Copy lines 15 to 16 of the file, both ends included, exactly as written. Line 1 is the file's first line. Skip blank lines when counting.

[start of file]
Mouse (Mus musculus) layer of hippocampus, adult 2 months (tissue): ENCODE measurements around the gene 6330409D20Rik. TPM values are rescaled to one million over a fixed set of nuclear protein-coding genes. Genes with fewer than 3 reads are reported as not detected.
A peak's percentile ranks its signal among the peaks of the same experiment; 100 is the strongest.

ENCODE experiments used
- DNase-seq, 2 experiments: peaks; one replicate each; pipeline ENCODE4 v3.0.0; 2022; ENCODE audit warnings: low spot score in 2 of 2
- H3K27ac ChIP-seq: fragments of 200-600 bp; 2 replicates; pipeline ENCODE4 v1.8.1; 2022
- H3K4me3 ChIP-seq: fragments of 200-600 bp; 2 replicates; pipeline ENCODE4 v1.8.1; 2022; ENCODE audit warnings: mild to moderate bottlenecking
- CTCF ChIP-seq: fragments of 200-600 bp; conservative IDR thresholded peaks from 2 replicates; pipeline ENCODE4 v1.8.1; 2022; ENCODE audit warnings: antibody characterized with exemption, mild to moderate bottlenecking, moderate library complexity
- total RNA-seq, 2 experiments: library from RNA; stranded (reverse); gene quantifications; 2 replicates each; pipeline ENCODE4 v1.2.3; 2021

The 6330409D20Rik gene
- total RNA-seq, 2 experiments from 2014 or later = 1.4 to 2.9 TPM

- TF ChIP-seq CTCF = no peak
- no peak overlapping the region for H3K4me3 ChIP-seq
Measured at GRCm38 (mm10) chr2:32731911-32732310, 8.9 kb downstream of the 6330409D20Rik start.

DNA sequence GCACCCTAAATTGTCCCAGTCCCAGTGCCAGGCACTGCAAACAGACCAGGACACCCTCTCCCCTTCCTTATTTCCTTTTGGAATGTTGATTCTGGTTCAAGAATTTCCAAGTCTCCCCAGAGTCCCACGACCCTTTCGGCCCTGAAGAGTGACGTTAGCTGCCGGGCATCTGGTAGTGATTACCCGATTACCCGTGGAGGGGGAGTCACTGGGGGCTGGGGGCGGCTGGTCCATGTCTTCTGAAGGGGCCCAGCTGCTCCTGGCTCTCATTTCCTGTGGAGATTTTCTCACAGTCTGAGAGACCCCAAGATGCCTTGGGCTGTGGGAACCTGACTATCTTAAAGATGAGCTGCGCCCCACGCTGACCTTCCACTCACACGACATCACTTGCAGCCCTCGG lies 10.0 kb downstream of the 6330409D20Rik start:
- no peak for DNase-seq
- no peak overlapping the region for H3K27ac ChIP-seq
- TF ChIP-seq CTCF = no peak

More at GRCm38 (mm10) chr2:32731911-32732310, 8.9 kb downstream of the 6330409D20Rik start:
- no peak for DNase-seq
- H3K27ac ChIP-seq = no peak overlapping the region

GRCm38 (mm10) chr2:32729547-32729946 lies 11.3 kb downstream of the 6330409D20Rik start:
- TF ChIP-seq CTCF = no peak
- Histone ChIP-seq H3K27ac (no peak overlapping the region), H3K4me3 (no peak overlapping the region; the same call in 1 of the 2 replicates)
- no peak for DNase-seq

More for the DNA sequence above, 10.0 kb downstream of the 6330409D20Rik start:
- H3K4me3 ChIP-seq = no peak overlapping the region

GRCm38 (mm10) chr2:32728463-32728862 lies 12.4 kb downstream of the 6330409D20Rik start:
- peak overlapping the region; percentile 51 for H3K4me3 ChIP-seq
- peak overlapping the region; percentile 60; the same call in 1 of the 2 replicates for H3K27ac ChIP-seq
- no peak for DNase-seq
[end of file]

- no peak for DNase-seq
- no peak overlapping the region for H3K27ac ChIP-seq